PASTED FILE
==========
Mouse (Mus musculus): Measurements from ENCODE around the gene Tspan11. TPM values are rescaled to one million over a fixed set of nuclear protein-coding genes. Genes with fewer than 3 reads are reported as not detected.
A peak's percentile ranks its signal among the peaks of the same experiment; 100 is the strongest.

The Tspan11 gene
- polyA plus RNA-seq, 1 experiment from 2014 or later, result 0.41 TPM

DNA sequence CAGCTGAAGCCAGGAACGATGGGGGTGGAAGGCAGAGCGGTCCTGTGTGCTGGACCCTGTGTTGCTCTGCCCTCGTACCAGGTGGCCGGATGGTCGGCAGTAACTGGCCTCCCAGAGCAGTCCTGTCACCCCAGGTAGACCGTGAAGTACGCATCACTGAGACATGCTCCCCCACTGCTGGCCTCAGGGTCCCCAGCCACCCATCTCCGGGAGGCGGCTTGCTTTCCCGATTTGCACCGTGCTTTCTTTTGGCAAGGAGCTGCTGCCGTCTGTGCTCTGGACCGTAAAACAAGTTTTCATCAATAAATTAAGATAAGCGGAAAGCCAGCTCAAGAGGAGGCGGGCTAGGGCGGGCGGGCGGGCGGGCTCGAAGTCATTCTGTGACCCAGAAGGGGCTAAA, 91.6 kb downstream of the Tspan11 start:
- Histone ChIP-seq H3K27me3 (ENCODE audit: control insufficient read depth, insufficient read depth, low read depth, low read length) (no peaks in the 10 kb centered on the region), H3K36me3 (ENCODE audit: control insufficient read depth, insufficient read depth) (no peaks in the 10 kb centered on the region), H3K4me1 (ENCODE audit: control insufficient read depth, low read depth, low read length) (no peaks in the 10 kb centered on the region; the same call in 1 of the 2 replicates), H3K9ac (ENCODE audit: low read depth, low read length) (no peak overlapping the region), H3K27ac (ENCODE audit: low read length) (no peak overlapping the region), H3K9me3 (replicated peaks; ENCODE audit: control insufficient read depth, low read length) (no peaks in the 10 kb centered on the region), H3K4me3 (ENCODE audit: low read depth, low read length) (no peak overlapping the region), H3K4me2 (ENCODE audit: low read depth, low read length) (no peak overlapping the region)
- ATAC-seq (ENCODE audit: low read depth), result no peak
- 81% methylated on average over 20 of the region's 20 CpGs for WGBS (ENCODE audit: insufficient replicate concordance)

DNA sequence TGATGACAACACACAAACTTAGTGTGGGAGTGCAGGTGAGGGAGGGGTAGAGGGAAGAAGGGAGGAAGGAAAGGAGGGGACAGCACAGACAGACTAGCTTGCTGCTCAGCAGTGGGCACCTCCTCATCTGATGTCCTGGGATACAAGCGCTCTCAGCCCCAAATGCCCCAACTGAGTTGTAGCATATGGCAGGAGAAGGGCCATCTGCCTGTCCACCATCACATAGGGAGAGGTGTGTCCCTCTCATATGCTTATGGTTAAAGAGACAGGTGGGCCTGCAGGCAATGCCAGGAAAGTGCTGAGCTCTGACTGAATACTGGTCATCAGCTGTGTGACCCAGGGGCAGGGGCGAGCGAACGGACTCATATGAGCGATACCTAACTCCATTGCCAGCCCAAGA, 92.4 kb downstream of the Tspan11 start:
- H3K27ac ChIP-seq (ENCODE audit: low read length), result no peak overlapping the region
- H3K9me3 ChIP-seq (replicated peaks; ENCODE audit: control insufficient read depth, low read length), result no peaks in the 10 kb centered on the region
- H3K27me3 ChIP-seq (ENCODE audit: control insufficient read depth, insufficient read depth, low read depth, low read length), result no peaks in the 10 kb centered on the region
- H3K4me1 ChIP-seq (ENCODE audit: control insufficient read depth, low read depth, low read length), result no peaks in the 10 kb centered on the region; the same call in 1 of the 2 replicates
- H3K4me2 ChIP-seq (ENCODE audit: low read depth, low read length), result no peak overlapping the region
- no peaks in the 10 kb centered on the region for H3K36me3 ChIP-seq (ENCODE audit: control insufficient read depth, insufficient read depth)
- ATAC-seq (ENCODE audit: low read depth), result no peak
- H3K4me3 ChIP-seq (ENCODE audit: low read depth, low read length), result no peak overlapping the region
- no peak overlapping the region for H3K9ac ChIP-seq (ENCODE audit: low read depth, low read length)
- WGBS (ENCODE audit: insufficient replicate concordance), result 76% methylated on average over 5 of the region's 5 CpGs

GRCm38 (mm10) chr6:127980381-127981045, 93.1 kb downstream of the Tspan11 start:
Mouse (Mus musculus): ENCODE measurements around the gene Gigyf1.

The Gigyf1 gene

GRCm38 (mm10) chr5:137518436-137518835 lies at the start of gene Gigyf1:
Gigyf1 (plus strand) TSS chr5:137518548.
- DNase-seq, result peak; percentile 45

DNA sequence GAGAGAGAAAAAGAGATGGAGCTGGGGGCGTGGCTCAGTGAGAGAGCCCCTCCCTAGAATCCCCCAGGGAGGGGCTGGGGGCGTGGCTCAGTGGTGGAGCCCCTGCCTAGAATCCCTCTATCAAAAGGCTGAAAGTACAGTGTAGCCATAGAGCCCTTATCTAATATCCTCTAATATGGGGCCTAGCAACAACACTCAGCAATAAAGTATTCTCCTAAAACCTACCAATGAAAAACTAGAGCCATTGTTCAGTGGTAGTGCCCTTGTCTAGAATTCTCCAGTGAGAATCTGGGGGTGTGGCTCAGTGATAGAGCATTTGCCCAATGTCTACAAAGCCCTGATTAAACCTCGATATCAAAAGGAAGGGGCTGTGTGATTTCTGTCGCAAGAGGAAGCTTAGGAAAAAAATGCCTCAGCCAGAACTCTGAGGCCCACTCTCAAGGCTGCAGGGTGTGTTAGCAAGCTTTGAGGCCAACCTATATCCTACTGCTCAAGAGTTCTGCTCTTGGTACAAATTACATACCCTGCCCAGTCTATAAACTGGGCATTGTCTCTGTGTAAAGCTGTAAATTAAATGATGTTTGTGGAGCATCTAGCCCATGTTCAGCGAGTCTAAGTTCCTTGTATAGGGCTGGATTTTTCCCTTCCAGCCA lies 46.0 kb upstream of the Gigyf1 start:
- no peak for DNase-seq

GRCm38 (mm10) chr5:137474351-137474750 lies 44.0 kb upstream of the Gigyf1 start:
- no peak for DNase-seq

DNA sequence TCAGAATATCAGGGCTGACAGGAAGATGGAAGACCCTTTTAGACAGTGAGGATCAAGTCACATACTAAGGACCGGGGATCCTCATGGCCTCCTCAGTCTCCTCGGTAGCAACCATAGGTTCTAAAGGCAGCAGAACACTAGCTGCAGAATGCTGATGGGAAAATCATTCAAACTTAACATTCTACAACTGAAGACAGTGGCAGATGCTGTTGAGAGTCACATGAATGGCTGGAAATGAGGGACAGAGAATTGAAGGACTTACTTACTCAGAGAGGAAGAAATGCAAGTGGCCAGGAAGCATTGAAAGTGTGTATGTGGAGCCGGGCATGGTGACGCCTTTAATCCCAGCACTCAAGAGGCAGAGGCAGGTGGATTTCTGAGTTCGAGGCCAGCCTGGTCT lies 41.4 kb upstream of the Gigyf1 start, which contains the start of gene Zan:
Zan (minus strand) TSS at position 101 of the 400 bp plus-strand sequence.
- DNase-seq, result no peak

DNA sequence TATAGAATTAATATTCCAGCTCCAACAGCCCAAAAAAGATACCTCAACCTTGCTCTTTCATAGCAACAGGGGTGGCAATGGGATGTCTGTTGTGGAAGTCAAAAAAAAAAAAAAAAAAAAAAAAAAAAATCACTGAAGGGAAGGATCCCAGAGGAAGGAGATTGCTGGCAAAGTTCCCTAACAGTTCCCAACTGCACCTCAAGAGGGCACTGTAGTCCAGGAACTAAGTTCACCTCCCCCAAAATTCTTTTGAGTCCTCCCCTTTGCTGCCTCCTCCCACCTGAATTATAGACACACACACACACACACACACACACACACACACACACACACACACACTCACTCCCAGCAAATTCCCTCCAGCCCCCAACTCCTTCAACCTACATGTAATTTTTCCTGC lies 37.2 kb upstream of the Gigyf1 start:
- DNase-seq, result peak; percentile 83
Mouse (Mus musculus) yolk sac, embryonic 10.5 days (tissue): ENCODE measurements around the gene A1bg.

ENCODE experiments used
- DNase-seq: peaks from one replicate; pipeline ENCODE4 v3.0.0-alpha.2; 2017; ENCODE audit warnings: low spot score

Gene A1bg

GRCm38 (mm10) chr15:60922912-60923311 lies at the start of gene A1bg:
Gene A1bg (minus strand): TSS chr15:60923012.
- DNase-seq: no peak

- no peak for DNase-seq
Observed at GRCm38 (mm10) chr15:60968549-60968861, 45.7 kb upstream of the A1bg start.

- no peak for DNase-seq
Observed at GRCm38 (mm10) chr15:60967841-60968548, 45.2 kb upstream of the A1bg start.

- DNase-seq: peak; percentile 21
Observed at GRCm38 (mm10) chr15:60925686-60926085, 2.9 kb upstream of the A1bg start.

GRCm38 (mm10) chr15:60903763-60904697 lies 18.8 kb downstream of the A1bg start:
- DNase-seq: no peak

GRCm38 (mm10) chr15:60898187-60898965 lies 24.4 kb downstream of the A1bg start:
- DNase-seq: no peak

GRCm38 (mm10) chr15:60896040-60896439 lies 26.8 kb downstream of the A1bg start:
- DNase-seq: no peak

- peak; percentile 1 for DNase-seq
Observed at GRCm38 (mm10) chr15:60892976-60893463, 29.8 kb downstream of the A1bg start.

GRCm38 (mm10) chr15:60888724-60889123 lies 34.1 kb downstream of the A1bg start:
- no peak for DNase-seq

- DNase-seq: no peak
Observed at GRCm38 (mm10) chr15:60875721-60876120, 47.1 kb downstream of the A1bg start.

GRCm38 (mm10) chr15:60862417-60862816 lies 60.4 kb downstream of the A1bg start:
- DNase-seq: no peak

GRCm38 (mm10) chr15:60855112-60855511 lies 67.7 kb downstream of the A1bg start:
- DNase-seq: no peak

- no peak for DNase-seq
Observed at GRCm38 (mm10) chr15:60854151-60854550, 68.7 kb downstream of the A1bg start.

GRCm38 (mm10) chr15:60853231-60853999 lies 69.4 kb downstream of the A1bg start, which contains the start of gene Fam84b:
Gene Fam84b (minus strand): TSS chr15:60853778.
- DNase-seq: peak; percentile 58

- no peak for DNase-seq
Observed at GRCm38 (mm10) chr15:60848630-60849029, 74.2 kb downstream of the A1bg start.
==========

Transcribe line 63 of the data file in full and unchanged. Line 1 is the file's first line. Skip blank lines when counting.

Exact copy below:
- DNase-seq: no peak